Rob Kenagy

Ca$h 4 Gold

After forsythia comes lilac. Been weeks since
you seen dried blood in the baby’s diaper.

The leaves on the maple are young and thin.
Apple blossom petals in the tall grass.

You don’t want to know what’s happening
in your own body and so you don’t think about it.

You don’t know any doctors. No one you know
knows any doctors. Used to be house calls

and you could die in your own bed.
You should quit smoking. You think once

the pollen settles your cough will disappear
with the orioles. And, you’re not as bad

as your cousin – two packs a day
even with those tubes in her nose.

When the baby cries he needs
his diaper changed, to eat, or sleep.

There’s no code, only options, though unknown.
Nothing can do when it drops below freezing in late May.

Hold the baby. Pray the fever breaks.
Wait and see what happens to all that fruit.

Repeat | Finish | Om

My father always says if it were easy,
everyone would do it
. It is easy
to say hello to water. Easy to call my friend
and tell him I love him. Drinking
bottles of cold beer, eating venison,
kale and garlic – easy.
Camouflage and flashlights are easy.
Super moon, Indian summer, smoking
behind bowling alleys – these are also easy.
For now, it’s easy to breathe. Driving
a highway lined with white pine and trailers,
listening to steel string John Fahey,
stinking like Fireball, small trout, river.
Easy, easy, easy. So easy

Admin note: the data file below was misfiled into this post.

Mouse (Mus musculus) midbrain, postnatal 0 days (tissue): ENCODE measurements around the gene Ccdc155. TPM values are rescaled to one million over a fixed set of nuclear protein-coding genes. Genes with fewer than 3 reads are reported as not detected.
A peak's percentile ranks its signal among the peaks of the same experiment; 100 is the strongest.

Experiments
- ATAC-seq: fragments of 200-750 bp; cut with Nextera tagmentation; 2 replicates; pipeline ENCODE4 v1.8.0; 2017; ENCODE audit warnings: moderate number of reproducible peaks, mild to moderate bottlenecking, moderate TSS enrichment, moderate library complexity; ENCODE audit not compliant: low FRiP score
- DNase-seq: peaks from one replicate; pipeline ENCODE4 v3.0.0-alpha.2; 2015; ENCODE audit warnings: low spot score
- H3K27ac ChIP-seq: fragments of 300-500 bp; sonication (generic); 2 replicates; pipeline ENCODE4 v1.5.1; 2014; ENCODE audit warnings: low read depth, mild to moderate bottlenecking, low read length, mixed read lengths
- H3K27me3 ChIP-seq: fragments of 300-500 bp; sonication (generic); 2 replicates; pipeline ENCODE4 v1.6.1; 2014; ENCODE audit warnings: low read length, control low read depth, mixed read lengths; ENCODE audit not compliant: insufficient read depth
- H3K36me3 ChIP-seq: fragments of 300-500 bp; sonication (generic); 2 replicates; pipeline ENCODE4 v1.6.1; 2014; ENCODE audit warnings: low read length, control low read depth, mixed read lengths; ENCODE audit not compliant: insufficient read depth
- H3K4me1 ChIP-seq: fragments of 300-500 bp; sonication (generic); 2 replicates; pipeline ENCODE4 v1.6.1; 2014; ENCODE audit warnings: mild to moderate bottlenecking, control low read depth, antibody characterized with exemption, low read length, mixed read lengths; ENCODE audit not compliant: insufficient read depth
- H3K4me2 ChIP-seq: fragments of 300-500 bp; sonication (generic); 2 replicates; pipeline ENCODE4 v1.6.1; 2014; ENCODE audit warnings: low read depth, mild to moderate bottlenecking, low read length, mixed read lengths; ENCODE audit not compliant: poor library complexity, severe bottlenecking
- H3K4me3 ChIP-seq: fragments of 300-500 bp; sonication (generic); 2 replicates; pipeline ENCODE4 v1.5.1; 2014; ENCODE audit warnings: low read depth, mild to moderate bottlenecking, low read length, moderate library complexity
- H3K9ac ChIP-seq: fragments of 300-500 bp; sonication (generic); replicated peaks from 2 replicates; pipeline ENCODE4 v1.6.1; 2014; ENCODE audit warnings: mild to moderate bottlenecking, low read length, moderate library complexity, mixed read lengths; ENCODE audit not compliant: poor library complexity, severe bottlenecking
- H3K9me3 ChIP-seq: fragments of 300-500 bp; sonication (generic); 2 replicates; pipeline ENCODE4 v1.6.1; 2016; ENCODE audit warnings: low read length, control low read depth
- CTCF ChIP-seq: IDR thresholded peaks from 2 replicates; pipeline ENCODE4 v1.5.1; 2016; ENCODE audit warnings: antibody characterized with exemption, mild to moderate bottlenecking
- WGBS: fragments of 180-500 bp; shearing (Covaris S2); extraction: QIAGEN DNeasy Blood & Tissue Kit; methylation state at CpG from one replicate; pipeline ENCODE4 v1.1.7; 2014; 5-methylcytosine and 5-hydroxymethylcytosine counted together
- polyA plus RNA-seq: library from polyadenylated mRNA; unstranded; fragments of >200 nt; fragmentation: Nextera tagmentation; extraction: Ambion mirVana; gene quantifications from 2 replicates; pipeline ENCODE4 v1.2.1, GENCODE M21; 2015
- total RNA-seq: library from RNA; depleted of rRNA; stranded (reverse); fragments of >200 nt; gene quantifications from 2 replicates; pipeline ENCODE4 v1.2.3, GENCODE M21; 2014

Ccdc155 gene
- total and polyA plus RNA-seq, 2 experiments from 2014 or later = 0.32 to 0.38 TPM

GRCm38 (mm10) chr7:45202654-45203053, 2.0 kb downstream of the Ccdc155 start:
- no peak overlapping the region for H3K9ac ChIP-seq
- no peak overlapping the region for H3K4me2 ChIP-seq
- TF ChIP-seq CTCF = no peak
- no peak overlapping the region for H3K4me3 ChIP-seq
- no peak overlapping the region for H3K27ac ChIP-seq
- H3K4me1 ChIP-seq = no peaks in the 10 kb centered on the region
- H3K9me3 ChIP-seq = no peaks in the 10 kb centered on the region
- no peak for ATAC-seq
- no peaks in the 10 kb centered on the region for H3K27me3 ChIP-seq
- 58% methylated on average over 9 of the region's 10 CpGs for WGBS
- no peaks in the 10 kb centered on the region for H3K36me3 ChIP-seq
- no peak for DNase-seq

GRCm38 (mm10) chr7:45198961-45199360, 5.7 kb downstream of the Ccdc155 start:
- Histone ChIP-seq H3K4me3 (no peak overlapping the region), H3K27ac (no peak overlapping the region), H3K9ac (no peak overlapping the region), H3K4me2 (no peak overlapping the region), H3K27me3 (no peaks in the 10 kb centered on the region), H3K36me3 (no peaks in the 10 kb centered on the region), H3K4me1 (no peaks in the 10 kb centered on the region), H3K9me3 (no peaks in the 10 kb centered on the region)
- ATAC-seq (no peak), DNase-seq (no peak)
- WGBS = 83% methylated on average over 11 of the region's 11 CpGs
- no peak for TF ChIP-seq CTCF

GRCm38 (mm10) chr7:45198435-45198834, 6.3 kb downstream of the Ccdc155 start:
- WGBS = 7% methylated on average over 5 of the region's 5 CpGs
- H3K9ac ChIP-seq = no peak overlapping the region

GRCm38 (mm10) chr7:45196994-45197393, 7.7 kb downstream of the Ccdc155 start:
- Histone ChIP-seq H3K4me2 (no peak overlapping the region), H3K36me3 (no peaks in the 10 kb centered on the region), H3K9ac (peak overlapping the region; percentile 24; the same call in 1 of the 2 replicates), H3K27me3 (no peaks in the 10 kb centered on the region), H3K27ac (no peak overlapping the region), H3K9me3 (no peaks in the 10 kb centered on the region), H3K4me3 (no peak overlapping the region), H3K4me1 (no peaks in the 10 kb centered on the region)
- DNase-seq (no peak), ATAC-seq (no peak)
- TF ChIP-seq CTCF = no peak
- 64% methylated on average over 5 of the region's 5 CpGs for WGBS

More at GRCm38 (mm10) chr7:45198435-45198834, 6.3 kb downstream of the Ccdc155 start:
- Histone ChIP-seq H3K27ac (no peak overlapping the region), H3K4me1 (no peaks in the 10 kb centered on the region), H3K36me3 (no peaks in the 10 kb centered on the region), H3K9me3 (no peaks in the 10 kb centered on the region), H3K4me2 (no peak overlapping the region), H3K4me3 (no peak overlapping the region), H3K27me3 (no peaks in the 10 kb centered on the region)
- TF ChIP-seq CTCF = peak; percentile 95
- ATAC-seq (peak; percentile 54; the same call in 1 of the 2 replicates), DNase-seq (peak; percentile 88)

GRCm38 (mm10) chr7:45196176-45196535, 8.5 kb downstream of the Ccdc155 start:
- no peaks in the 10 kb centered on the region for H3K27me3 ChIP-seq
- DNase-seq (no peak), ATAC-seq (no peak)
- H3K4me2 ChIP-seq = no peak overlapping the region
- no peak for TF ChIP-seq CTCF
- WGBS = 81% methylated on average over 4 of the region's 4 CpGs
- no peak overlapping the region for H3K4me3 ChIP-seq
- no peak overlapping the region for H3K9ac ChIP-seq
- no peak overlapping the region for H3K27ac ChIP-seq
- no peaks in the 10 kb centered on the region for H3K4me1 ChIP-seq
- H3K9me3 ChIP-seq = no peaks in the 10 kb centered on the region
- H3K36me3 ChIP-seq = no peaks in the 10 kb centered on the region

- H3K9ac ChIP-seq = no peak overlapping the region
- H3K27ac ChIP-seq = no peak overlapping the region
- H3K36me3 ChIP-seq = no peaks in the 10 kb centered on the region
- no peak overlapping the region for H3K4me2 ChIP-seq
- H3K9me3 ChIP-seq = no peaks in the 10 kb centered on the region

to open-mouth kiss the blue space night,
though it sometimes feels like a fawn’s first steps.
Unsure of what to make of ourselves,
everyone keeps searching for answers
because it’s hard to know why.
Why the body rattles at death. Why
hundreds of birds fell from the sky
over Alabama. Why the horizon hums
outside Taos. Why wrists are so slight.
Why, in West Virginia, do we receive radio signals
from the heavens if not for alien life?
Why are we so special?
And you – why are you so kind? How
did you learn to forgive like that?
What did it take to crawl
from primordial soup, reach your hand
across the table, smile with your eyes,
and say nothing? My father also likes to say:
Michael Jordan got cut his sophomore year
of basketball, but didn’t give up.

Which isn’t actually true, but I see the point.
Anyone can be anything and here I am
trying to pull myself out from the space
between what comes naturally
and what makes me tilt my head like a dog.
The answer I’m taught through the Myth of His Airness.
A boy on a dirt court in North Carolina
shooting the ball into greatness. Work.
Moving the body in a productive and joyful way,
so that some Labor Day we’ll all be
a Midwest vacation. Pop up campers
in the early evening hours,
and everyone’s playing cards on the picnic table
or returning from a swim glistening and warm.